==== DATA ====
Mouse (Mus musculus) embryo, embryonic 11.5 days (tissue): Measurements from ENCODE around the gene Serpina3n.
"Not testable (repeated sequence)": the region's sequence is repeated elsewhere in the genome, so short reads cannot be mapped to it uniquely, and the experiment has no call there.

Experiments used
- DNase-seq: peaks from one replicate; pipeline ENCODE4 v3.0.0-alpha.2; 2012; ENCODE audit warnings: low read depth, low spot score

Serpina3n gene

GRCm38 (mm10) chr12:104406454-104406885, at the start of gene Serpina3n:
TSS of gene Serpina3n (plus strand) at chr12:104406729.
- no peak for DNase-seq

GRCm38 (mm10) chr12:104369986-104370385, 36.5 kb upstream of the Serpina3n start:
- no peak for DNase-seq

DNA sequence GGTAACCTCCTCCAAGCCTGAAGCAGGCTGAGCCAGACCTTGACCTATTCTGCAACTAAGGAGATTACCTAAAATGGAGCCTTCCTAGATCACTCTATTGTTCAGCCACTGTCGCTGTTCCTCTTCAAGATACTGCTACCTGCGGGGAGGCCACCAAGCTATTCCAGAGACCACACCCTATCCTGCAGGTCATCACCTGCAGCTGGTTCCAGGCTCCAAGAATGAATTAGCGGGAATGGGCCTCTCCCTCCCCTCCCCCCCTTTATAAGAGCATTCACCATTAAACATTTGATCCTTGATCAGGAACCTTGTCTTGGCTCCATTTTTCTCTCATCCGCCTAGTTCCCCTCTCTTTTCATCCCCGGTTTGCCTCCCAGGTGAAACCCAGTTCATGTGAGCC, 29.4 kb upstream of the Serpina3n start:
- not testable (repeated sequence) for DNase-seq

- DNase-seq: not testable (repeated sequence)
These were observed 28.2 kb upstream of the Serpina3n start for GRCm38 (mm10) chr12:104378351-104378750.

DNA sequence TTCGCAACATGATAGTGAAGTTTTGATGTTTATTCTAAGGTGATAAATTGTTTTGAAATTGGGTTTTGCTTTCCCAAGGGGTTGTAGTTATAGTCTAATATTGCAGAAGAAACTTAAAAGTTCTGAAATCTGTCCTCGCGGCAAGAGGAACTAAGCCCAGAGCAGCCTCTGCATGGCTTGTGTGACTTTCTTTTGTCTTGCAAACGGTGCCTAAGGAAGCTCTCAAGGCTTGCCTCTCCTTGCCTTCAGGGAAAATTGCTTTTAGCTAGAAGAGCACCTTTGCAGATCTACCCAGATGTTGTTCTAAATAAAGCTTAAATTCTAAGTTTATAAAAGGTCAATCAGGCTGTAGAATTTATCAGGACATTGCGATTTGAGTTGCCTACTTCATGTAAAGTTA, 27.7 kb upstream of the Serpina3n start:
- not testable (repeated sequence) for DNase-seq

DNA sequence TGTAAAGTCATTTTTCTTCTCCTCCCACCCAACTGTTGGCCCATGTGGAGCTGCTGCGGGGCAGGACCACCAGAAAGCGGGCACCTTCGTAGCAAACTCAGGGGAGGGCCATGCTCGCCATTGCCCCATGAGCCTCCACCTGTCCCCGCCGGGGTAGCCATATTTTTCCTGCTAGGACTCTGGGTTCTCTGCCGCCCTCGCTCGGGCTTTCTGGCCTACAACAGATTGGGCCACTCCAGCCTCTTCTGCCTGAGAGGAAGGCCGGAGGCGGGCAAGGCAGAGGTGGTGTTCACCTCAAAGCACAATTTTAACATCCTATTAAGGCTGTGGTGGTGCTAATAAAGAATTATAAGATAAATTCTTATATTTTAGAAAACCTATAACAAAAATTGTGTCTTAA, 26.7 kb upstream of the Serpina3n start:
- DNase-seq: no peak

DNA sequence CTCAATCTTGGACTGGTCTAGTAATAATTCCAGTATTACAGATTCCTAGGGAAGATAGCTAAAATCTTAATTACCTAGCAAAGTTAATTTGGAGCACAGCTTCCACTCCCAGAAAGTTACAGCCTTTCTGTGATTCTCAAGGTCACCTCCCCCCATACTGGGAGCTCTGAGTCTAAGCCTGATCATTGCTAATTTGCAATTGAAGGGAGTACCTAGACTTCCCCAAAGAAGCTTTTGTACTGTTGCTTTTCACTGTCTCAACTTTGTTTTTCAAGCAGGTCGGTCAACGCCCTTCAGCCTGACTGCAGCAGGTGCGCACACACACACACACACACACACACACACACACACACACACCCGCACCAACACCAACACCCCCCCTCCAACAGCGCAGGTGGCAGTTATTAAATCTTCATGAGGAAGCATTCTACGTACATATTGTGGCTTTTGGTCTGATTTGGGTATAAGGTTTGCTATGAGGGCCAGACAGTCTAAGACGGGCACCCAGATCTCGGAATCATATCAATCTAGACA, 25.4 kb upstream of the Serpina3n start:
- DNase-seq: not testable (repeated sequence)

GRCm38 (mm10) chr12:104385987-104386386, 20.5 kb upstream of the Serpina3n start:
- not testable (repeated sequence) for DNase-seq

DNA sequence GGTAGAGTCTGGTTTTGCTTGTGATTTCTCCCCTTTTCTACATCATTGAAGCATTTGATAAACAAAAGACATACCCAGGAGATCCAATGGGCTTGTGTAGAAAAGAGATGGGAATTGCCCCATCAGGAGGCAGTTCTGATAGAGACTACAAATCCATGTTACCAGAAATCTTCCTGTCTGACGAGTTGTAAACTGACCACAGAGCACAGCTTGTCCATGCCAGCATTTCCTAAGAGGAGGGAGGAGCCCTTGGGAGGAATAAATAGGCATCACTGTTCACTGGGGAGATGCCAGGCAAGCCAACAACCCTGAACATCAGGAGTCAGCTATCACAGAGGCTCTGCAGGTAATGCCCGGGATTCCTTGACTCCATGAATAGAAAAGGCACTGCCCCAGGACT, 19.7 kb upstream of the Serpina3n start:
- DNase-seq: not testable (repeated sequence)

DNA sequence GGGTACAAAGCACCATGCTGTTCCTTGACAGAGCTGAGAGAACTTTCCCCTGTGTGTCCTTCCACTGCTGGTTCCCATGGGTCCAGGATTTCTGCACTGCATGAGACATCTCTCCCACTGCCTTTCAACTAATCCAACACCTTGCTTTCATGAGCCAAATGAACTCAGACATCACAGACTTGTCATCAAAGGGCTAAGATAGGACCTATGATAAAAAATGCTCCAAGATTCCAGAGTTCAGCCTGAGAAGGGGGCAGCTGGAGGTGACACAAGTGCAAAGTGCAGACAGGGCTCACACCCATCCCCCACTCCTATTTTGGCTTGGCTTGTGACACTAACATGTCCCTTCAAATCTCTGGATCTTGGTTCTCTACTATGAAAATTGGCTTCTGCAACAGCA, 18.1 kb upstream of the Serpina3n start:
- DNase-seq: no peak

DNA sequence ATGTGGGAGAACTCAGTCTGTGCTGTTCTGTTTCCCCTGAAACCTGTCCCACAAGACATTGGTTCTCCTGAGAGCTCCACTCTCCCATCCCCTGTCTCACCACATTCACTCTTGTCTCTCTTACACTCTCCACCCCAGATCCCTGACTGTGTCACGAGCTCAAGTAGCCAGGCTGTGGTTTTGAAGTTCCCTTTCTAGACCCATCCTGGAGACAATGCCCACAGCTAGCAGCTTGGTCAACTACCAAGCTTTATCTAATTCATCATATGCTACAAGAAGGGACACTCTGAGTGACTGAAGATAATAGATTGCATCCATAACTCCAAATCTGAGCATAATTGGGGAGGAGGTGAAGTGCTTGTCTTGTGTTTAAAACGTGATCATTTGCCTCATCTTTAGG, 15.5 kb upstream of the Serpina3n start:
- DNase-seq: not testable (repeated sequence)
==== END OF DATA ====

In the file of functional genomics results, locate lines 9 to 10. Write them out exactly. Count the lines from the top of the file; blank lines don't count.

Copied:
GRCm38 (mm10) chr12:104369986-104370385, 36.5 kb upstream of the Serpina3n start:
- no peak for DNase-seq